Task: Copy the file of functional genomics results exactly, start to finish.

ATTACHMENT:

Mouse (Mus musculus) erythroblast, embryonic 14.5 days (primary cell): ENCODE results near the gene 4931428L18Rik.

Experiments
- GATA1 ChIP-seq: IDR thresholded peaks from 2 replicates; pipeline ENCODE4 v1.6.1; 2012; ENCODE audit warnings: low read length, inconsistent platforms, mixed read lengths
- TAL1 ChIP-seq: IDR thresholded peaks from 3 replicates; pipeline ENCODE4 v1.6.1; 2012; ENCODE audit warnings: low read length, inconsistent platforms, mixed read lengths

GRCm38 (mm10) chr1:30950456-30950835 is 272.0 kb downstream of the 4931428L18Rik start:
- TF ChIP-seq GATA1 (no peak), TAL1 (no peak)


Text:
Mouse (Mus musculus) erythroblast, embryonic 14.5 days (primary cell): ENCODE results near the gene 4931428L18Rik.

Experiments
- GATA1 ChIP-seq: IDR thresholded peaks from 2 replicates; pipeline ENCODE4 v1.6.1; 2012; ENCODE audit warnings: low read length, inconsistent platforms, mixed read lengths
- TAL1 ChIP-seq: IDR thresholded peaks from 3 replicates; pipeline ENCODE4 v1.6.1; 2012; ENCODE audit warnings: low read length, inconsistent platforms, mixed read lengths

GRCm38 (mm10) chr1:30950456-30950835 is 272.0 kb downstream of the 4931428L18Rik start:
- TF ChIP-seq GATA1 (no peak), TAL1 (no peak)